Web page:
See you on Saturday?

16th October, 2012 12:31 pm

I know a lot of Labour activists will be too deeply involved in the elections due on 15th November to take time out this Saturday (20th October) to march on the TUC “A Future That Works” demonstration against austerity.

But I hope that there will still be a big Labour Party presence on the march, particularly from those of us from London CLPs not facing elections and with the least far to travel.

A big demonstration won’t change the Coalition’s austerity policies. Only a change of government will do that.

But if we don’t express our anger about the way the cuts are not just damaging vital services, but also choking off any hopes of economic recovery, the government will take our inactivity and silence as signs of passive endorsement of their policies. A small march on Saturday will make them see their opponents as feeble and encourage them to think they can get away with even more extreme measures, whereas a big march will give them pause for thought.

The “why we’re marching” section of the demonstration website shows that the TUC’s message for this march is broadly the same as that of Labour’s frontbench economic team:

“Austerity isn’t working. Our country faces long-term economic problems. But our political leaders have failed to face up to them. For the next five years or more, unless policies change the economy will not grow, incomes will not rise, and there will be almost no new jobs. If the government keeps on with big spending cuts and austerity we face a lost decade. Even on their own terms government policies are failing. To close the deficit we need a healthy growing economy that generates tax income. But austerity has led to a vicious circle of decline.

Instead of just letting the banks go back to business and bonuses as usual, we need policies that promote new and old industries. This new approach would create jobs, especially for young people.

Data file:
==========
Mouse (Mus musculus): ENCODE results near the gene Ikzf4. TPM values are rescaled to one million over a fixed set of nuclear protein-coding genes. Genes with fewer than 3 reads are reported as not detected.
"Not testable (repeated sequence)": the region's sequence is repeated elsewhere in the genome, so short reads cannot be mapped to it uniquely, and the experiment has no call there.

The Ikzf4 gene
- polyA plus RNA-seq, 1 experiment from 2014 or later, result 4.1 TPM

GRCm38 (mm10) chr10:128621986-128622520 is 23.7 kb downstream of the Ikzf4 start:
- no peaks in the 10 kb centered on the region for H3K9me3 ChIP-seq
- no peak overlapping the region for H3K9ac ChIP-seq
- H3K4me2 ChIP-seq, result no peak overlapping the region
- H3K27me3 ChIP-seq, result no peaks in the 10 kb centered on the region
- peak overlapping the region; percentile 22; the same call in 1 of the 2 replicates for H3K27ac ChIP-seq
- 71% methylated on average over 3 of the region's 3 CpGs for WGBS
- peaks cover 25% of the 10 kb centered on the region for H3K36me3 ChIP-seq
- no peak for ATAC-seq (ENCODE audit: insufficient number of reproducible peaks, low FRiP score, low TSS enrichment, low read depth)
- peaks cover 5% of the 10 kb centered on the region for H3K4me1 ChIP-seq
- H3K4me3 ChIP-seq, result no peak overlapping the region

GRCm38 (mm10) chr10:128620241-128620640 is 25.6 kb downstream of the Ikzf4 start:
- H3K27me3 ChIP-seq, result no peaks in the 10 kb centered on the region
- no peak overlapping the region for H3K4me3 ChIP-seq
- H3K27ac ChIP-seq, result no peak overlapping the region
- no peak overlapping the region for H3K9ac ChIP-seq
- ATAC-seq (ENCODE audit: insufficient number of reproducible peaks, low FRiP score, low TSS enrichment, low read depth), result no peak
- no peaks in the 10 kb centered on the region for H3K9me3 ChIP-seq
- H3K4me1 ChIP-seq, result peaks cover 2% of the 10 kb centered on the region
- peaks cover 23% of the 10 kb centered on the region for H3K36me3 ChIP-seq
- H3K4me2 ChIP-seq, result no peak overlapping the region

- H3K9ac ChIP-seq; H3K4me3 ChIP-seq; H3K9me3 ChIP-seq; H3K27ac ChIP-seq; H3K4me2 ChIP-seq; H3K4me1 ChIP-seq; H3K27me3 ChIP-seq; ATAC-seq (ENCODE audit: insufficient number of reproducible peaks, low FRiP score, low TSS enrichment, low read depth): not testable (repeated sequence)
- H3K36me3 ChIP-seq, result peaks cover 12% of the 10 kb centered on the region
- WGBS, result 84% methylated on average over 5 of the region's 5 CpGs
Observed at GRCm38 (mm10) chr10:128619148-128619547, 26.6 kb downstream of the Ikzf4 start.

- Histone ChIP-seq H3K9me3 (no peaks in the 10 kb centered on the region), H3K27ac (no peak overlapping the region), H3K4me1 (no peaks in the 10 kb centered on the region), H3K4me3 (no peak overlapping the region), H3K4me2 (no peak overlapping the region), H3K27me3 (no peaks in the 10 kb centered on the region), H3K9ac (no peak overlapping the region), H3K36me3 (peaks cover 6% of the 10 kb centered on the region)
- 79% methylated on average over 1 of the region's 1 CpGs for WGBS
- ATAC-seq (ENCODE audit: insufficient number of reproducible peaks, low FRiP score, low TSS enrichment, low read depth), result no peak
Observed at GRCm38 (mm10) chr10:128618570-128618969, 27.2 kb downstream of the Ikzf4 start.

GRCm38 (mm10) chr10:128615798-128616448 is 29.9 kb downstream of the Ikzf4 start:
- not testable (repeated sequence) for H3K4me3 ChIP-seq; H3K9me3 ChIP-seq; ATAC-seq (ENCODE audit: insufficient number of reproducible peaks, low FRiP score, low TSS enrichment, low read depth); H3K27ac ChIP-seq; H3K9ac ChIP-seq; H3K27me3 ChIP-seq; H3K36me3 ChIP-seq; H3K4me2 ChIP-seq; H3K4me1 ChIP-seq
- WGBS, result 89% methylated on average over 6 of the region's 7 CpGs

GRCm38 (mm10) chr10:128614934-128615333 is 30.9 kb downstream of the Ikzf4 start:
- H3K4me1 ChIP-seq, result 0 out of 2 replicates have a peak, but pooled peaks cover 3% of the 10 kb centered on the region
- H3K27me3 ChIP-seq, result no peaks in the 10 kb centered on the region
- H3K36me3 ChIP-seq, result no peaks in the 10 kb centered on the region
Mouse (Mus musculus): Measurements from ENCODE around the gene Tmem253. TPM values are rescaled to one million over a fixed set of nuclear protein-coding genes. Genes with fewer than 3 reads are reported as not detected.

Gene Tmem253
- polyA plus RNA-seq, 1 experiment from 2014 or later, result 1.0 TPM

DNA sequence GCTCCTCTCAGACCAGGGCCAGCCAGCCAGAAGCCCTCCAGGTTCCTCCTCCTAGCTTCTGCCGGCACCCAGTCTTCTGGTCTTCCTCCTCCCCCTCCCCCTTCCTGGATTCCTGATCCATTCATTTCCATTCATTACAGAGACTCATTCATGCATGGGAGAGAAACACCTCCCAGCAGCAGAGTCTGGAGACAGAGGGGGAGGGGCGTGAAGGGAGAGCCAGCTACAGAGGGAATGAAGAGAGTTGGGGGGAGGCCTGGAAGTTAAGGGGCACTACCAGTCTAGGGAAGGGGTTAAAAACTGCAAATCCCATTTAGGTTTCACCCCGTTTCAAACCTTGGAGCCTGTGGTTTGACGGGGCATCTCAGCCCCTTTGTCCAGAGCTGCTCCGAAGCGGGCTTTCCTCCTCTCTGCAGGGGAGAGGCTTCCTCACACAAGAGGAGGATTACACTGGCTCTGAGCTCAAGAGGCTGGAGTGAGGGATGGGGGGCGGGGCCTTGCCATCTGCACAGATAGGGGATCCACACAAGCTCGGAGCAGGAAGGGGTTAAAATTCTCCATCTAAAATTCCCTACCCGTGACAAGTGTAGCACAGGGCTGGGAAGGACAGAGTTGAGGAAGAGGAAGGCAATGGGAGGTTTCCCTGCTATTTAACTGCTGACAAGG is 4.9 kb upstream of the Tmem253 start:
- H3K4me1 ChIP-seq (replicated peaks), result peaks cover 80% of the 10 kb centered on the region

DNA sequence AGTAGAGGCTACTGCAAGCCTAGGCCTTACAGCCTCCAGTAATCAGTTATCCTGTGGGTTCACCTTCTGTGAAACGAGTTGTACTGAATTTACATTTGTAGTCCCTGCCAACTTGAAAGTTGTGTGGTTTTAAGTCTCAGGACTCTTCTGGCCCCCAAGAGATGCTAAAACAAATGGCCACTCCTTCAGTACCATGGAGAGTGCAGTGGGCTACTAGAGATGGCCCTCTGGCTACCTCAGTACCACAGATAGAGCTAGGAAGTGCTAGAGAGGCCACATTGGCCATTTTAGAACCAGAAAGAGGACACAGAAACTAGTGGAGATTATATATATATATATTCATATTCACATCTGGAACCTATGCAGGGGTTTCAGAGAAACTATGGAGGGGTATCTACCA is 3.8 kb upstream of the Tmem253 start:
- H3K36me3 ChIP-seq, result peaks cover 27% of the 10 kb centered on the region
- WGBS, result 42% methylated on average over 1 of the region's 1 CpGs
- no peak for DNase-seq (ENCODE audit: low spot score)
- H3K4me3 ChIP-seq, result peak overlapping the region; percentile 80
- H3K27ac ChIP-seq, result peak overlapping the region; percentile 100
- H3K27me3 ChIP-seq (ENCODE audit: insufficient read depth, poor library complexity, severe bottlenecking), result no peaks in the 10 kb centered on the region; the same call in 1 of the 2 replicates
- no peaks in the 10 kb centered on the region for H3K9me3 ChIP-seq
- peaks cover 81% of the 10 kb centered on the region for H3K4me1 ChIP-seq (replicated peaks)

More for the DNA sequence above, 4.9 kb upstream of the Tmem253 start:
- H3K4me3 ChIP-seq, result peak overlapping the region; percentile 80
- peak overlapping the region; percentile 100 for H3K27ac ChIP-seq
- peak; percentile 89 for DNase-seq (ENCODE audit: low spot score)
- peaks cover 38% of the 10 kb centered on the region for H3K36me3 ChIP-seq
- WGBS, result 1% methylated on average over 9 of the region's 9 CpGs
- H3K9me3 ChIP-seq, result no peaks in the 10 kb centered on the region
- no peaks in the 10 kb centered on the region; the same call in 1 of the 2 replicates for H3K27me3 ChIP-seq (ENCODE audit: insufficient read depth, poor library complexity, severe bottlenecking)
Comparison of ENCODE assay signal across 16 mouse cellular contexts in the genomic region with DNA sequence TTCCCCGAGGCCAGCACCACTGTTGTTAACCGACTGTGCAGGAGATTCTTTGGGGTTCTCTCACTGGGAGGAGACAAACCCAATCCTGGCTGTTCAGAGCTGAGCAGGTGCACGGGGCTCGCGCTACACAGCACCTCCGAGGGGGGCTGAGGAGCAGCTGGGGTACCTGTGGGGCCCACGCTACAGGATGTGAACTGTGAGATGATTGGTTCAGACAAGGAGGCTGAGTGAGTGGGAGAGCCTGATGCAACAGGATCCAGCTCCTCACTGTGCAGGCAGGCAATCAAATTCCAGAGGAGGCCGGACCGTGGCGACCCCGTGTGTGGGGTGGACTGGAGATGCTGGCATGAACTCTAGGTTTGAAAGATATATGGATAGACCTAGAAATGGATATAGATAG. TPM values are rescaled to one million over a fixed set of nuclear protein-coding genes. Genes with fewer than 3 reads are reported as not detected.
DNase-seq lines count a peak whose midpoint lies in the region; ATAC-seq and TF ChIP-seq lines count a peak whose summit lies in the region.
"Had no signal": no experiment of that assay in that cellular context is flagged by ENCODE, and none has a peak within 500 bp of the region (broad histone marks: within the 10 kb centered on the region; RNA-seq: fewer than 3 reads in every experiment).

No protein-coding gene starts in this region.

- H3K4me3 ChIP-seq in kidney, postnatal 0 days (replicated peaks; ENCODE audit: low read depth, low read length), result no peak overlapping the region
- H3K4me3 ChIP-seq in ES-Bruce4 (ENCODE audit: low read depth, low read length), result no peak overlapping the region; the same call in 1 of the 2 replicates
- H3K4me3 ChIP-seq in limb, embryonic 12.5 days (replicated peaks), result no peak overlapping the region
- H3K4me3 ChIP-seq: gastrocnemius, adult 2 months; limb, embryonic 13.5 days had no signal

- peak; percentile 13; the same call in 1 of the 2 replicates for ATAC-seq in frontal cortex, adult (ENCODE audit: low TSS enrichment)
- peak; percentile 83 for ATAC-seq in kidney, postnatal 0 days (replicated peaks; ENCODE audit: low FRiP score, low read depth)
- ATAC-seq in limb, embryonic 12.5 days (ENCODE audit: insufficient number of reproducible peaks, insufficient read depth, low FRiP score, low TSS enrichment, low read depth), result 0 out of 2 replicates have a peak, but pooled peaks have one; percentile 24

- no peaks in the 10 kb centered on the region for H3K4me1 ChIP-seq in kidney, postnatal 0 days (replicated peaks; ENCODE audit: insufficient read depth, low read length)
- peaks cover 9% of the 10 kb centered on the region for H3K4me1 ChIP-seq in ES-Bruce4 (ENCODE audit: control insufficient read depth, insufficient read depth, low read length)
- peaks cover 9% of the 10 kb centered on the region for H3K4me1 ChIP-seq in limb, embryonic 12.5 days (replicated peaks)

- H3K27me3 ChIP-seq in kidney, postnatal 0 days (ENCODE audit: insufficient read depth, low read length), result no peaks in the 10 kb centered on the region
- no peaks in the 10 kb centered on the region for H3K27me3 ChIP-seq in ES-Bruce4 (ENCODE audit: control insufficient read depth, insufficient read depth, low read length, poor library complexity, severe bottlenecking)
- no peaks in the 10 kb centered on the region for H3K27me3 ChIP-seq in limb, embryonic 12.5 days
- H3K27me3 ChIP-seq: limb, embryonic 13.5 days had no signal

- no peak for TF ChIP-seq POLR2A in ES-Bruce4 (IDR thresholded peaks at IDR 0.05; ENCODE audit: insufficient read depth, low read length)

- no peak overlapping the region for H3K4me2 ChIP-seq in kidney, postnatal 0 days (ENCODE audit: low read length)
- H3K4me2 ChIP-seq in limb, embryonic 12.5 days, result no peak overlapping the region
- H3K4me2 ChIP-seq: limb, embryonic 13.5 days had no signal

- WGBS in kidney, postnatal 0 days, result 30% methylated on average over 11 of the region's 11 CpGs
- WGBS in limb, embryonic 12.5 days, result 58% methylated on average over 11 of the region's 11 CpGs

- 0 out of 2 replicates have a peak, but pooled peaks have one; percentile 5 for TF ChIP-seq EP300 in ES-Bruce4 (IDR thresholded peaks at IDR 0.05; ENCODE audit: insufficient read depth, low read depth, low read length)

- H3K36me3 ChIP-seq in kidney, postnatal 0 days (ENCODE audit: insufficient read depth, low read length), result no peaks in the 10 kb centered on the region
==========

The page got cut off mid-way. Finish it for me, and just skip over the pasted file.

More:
It would encourage companies to raise average pay, penalise big bonuses and invest in training and new industries. It would crack down on tax evasion by big companies and the super-rich. It would tackle the growing inequality between the super-rich and everyone else. Rather than deep, rapid spending cuts, we need to reverse our decline and build an economy that works for ordinary families.”

Whilst many Labour members will be proudly marching with their trade unions, there is a particular need for the Labour Party itself to be a visible presence on this march through local CLPs marching with their banners, reinforcing Ed Miliband’s presence as a speaker at the post-march rally:

  • The Government wants to drive a wedge between Labour and the unions. We need to counteract this with a visible display of labour movement unity and solidarity.
  • If Labour isn’t seen to be a leading part of the fight-back against austerity we run the risk that other political forces will exploit and subvert the anger many people want to express about the cuts.
  • Those of us who are elected office-holders have a responsibility to publicly demonstrate our opposition to the way the cuts are affecting the communities we represent.
  • We can’t expect people whose lives are being damaged by the cuts to sit back and wait until the 2015 General Election before expressing their distress. This protest provides a way for people to express themselves now, peacefully but clearly.

So please try to be there on Saturday at 11am at the Embankment, and encourage other members of your local Labour Party to join you. Bring your CLP banner if you have one! Everything you need to know about the logistics of the day is here.

  • http://twitter.com/robertsjonathan Jonathan Roberts

    ‘we need policies that promote new and old industries.’Absolutely.  But what are these policies?  There are no policies listed on the website.I completely understand groups wanting to fight for ‘an end to austerity’ or ‘march for the alternative’.  But they never seem to explain exactly what that alternative is in real policy terms.  They say their policy is ‘growth and jobs’, but they are not policies, they are outcomes, and outcomes will not be achieved without policies to create them.I won’t join the march unless policies are announced by the organisers, for me to judge whether I agree with them in order for me to join in.  Otherwise I’d just be spending the day getting very cold for no reason.